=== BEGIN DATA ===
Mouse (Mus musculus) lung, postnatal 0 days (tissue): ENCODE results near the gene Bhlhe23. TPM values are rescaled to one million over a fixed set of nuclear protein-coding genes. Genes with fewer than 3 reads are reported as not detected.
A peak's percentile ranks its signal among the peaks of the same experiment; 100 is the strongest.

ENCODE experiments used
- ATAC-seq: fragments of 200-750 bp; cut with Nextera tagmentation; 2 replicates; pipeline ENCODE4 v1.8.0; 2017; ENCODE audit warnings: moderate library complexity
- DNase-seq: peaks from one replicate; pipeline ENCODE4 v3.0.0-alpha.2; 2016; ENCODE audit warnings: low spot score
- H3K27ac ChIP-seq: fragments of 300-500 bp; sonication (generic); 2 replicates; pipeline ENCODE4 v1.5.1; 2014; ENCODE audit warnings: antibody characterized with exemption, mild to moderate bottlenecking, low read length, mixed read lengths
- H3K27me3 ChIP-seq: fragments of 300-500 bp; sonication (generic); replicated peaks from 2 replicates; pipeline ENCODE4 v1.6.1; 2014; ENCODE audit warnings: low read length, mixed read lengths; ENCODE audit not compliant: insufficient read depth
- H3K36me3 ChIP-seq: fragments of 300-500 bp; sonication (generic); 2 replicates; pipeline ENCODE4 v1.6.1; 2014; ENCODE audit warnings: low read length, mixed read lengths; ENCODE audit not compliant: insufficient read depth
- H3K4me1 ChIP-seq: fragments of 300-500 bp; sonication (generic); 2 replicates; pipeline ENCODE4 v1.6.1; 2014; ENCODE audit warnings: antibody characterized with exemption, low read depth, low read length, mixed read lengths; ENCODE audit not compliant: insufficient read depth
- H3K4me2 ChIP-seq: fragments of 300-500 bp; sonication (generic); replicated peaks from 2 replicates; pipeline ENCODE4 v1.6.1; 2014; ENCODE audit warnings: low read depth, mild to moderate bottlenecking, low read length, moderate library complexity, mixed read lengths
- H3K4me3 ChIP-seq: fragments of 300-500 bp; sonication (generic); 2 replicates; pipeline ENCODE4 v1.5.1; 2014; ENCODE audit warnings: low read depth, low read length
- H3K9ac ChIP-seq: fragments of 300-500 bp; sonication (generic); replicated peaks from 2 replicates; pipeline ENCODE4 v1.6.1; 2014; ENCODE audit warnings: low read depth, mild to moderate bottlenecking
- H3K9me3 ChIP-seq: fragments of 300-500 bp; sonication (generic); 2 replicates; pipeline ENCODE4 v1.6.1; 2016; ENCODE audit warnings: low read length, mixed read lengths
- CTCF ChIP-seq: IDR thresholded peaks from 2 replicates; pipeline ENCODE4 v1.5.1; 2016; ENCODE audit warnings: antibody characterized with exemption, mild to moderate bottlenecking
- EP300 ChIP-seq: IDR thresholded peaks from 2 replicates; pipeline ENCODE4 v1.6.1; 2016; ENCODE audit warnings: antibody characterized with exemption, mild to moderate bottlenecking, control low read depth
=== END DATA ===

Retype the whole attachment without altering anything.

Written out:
Mouse (Mus musculus) lung, postnatal 0 days (tissue): ENCODE results near the gene Bhlhe23. TPM values are rescaled to one million over a fixed set of nuclear protein-coding genes. Genes with fewer than 3 reads are reported as not detected.
A peak's percentile ranks its signal among the peaks of the same experiment; 100 is the strongest.

ENCODE experiments used
- ATAC-seq: fragments of 200-750 bp; cut with Nextera tagmentation; 2 replicates; pipeline ENCODE4 v1.8.0; 2017; ENCODE audit warnings: moderate library complexity
- DNase-seq: peaks from one replicate; pipeline ENCODE4 v3.0.0-alpha.2; 2016; ENCODE audit warnings: low spot score
- H3K27ac ChIP-seq: fragments of 300-500 bp; sonication (generic); 2 replicates; pipeline ENCODE4 v1.5.1; 2014; ENCODE audit warnings: antibody characterized with exemption, mild to moderate bottlenecking, low read length, mixed read lengths
- H3K27me3 ChIP-seq: fragments of 300-500 bp; sonication (generic); replicated peaks from 2 replicates; pipeline ENCODE4 v1.6.1; 2014; ENCODE audit warnings: low read length, mixed read lengths; ENCODE audit not compliant: insufficient read depth
- H3K36me3 ChIP-seq: fragments of 300-500 bp; sonication (generic); 2 replicates; pipeline ENCODE4 v1.6.1; 2014; ENCODE audit warnings: low read length, mixed read lengths; ENCODE audit not compliant: insufficient read depth
- H3K4me1 ChIP-seq: fragments of 300-500 bp; sonication (generic); 2 replicates; pipeline ENCODE4 v1.6.1; 2014; ENCODE audit warnings: antibody characterized with exemption, low read depth, low read length, mixed read lengths; ENCODE audit not compliant: insufficient read depth
- H3K4me2 ChIP-seq: fragments of 300-500 bp; sonication (generic); replicated peaks from 2 replicates; pipeline ENCODE4 v1.6.1; 2014; ENCODE audit warnings: low read depth, mild to moderate bottlenecking, low read length, moderate library complexity, mixed read lengths
- H3K4me3 ChIP-seq: fragments of 300-500 bp; sonication (generic); 2 replicates; pipeline ENCODE4 v1.5.1; 2014; ENCODE audit warnings: low read depth, low read length
- H3K9ac ChIP-seq: fragments of 300-500 bp; sonication (generic); replicated peaks from 2 replicates; pipeline ENCODE4 v1.6.1; 2014; ENCODE audit warnings: low read depth, mild to moderate bottlenecking
- H3K9me3 ChIP-seq: fragments of 300-500 bp; sonication (generic); 2 replicates; pipeline ENCODE4 v1.6.1; 2016; ENCODE audit warnings: low read length, mixed read lengths
- CTCF ChIP-seq: IDR thresholded peaks from 2 replicates; pipeline ENCODE4 v1.5.1; 2016; ENCODE audit warnings: antibody characterized with exemption, mild to moderate bottlenecking
- EP300 ChIP-seq: IDR thresholded peaks from 2 replicates; pipeline ENCODE4 v1.6.1; 2016; ENCODE audit warnings: antibody characterized with exemption, mild to moderate bottlenecking, control low read depth